British cyclist Campbell given one year drugs ban

The British cyclist Neil Campbell was last night banned for a year after being found guilty of a doping offence.

The British cyclist Neil Campbell was last night banned for a year after being found guilty of a doping offence.

Campbell tested positive at a World Cup track meeting in Turin on 13 July and at the British Championships on 29 July, with both samples showing higher concentrations of human chorionic gonadotrophin (HCG) than permitted.

He had flown home from the Olympic training camp in Australia for urgent medical tests because the presence of HCG, not normally detectable in healthy males, can suggest the presence of testicular cancer.

Campbell was asked to account for the findings at a disciplinary hearing yesterday, after which he was found guilty of a breach of British Cycling Federation and international anti-doping regulations.

The BCF president, Brian Cookson, whose organisation took into account that this was Campbell's first offence, said: "While this finding is extremely disappointing, the BCF remains convinced the sport of cycling is leading the battle against doping in sport.

"Cycling has the most stringent testing procedures, including blood testing and health screening, and as a consequence has a track record of catching those who attempt to gain an unfair advantage. The message from this to all athletes must be: if you cheat you will get caught."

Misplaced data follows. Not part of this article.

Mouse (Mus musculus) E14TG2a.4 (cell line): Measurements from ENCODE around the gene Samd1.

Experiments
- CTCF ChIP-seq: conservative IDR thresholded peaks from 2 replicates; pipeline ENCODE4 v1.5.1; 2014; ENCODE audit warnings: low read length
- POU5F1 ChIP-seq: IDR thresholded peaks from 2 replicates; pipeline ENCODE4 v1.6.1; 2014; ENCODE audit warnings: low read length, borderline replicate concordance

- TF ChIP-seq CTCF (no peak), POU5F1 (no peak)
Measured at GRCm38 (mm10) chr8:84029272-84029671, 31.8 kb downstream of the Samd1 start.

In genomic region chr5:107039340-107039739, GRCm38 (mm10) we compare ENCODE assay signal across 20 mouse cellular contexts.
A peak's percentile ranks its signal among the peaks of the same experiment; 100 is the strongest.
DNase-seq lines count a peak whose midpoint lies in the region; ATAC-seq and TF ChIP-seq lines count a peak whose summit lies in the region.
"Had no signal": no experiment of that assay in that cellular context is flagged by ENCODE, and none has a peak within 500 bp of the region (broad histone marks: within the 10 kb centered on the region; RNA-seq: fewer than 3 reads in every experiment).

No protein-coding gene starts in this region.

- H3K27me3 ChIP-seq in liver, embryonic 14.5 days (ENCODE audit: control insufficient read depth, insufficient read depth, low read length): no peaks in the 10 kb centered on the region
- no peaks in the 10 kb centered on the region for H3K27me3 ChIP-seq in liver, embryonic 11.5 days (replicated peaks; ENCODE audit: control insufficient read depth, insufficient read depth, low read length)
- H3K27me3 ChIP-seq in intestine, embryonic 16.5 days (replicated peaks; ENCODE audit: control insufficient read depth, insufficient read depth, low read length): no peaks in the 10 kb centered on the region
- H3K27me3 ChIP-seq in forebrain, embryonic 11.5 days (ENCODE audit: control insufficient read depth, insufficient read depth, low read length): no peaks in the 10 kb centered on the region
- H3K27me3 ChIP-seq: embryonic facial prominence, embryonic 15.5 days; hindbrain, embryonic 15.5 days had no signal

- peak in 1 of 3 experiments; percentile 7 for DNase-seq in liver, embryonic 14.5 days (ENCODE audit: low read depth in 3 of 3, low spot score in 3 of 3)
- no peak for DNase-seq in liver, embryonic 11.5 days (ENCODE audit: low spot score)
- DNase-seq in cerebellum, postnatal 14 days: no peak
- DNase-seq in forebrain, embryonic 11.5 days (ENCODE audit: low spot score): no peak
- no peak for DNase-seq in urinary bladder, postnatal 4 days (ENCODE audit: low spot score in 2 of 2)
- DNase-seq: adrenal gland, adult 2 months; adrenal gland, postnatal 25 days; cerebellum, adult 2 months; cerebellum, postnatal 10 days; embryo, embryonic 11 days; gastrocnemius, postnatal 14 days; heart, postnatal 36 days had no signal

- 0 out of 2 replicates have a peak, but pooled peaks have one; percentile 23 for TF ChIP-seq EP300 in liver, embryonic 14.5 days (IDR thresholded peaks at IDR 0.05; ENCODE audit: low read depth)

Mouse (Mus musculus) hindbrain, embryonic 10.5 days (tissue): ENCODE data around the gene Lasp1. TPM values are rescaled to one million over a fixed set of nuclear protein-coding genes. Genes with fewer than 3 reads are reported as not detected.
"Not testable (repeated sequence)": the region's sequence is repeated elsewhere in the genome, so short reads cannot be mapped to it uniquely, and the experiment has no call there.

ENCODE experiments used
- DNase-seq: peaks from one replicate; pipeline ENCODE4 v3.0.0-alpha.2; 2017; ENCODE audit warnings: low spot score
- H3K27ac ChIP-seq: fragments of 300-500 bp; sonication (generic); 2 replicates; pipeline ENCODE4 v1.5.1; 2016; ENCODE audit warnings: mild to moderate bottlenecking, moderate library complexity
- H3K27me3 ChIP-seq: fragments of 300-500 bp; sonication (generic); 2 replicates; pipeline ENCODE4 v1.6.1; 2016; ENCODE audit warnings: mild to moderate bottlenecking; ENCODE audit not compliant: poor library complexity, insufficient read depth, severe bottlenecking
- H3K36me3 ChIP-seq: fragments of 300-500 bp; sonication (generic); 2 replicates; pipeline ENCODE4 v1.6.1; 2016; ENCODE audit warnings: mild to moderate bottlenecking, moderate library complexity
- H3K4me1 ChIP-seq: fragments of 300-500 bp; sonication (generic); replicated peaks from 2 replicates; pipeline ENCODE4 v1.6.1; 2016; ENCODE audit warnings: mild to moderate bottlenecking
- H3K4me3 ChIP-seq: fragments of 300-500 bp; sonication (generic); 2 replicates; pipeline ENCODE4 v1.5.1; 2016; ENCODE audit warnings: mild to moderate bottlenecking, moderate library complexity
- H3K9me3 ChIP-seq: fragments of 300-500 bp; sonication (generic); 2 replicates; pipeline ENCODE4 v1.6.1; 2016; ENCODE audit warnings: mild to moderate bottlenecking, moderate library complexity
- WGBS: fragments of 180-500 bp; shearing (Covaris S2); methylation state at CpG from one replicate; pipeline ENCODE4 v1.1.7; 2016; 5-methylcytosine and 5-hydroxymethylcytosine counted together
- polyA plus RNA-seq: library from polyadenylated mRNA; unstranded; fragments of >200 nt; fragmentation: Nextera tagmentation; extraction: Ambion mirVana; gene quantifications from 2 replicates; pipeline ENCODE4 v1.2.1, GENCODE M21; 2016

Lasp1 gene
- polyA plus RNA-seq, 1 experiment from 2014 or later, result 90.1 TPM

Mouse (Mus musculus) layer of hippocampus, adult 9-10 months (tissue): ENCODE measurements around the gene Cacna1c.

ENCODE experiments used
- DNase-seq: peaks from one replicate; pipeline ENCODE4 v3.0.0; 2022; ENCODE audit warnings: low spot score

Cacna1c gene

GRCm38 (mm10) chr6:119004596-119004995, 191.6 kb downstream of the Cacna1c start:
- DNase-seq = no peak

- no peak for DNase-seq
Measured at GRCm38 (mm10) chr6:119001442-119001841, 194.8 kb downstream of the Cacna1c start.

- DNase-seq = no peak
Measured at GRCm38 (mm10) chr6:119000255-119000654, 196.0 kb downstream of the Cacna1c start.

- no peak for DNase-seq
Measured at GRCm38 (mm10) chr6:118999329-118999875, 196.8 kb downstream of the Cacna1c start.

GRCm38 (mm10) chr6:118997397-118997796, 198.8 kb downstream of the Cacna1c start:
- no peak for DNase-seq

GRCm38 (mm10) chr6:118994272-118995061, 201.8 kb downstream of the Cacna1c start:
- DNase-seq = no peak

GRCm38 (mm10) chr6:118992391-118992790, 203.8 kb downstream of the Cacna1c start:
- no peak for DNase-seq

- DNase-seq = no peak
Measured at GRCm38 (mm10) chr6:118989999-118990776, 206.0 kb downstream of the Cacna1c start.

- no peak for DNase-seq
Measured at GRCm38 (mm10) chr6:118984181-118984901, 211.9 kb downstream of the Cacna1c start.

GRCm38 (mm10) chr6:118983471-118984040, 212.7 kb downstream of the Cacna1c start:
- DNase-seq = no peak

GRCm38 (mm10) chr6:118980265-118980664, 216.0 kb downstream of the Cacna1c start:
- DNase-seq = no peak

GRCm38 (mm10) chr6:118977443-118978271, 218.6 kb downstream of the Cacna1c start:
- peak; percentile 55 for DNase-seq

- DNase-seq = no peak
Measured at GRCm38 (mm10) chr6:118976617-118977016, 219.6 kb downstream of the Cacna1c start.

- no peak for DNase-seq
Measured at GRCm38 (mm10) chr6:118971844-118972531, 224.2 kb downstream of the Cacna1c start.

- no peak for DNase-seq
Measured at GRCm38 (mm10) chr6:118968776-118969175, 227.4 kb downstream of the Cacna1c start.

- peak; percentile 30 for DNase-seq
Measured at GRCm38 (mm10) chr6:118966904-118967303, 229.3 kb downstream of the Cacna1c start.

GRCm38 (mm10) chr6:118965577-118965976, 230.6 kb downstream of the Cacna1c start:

Campbell, who was included in the Olympic squad but not selected for Britain's final team, has also been fined 4,000 Swiss Francs (£1,600). He is now suspended from competition, coaching and officiating until 24 August 2001.

Cycling has a history of associated doping scandals dating back to the 19th century, but first became truly synonymous with drug misuse in the 1950s and 1960s, culminating in the death of the British rider Tommy Simpson during a gruelling climbing stage of the 1967 Tour de France. The post mortem found traces of amphetamine in Simpson's blood.

More recently the Italian rider Marco Pantani, who won the 1998 Tour de France, was found to have a higher than permitted count of red cells in his blood when defending his title a year later.

Campbell, a sprint rider from the Wirral, is among a number of athletes confirmed as having tested positive for a banned substance in out-of-competition controls before the Olympics.

The World Anti-Doping Agency secretary general, Harry Salvasamy, revealed that 10 or 11 cases have been reported since the organisation began conducting unannounced tests in April as part of a new effort to weed out drug cheats.

The world agency was set up by the International Olympic Committee earlier this year to co-ordinate a global system of no-notice out-of-competition testing, considered an effective way of catching drug users.

Salvasamy said 1,811 tests have been carried out so far, with a total of more than 2,000 to be completed by the time the Games open on 15 September.

While the IOC will control drug testing during the Olympics, the world agency will assign 15 independent observers to monitor procedures.

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